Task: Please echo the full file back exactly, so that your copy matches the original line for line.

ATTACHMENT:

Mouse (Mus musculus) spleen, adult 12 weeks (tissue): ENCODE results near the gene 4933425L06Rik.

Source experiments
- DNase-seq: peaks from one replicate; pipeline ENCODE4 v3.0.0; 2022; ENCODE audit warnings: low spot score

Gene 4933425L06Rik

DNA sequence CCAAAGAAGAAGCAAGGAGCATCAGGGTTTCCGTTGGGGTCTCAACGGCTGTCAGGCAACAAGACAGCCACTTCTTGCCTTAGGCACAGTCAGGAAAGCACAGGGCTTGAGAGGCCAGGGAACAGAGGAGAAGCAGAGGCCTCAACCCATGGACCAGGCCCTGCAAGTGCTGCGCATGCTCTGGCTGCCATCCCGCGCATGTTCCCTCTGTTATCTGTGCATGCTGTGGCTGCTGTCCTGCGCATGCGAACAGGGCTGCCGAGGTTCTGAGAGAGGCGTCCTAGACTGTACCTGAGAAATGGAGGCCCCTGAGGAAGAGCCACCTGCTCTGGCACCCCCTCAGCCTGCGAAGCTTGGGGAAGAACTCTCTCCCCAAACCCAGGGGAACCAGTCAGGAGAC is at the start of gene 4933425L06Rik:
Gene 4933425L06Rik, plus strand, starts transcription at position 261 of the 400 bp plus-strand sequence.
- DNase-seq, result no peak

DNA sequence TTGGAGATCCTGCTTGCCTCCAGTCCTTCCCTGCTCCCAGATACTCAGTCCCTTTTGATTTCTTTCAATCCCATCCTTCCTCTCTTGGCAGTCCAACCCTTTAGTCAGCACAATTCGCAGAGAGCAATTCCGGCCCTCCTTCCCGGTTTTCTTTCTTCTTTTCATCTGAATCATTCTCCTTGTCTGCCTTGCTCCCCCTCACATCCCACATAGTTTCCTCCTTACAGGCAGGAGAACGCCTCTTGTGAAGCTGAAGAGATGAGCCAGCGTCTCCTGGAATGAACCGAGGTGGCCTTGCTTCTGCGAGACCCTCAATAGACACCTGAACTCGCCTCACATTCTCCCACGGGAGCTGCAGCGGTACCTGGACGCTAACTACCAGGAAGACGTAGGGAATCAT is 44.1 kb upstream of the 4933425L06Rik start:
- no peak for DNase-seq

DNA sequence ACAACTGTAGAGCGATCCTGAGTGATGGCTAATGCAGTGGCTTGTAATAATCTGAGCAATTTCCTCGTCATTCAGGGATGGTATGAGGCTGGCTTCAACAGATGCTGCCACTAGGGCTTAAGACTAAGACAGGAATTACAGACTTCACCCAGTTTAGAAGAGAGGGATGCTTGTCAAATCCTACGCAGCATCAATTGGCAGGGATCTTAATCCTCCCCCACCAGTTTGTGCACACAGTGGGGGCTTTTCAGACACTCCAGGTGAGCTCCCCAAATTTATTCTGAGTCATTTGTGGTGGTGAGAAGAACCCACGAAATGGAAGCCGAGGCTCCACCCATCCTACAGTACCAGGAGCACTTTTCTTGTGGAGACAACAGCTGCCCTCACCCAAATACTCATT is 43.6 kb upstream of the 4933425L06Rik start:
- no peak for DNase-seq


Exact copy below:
Mouse (Mus musculus) spleen, adult 12 weeks (tissue): ENCODE results near the gene 4933425L06Rik.

Source experiments
- DNase-seq: peaks from one replicate; pipeline ENCODE4 v3.0.0; 2022; ENCODE audit warnings: low spot score

Gene 4933425L06Rik

DNA sequence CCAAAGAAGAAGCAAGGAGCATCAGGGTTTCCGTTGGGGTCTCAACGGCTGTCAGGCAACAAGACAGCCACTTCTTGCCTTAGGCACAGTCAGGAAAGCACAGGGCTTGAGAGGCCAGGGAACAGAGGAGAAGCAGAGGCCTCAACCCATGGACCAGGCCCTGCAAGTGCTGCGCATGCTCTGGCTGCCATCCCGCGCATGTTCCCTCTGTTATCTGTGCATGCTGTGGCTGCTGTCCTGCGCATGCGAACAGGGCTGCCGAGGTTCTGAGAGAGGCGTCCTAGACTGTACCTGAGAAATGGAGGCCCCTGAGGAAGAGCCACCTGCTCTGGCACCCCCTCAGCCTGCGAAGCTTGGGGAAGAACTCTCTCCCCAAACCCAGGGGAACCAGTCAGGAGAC is at the start of gene 4933425L06Rik:
Gene 4933425L06Rik, plus strand, starts transcription at position 261 of the 400 bp plus-strand sequence.
- DNase-seq, result no peak

DNA sequence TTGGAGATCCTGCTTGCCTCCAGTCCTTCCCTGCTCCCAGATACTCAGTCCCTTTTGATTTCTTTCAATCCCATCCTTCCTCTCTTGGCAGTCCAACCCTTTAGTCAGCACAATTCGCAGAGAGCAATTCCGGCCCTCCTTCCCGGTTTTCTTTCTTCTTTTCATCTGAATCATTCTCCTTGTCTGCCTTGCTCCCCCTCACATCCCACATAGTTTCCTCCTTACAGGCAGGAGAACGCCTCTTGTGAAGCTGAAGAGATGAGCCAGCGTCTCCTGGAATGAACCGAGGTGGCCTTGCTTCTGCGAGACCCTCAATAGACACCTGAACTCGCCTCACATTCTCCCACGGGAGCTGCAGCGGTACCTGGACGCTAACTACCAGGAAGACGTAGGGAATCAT is 44.1 kb upstream of the 4933425L06Rik start:
- no peak for DNase-seq

DNA sequence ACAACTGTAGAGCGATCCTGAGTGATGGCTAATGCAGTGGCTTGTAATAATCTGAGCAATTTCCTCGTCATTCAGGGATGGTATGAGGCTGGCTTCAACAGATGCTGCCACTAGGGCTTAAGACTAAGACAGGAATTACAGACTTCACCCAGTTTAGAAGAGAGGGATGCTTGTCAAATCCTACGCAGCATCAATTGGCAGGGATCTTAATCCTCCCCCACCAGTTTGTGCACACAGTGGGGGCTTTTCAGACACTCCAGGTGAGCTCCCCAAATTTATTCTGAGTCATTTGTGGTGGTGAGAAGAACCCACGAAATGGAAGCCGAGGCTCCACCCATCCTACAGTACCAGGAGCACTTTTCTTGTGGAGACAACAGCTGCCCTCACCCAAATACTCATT is 43.6 kb upstream of the 4933425L06Rik start:
- no peak for DNase-seq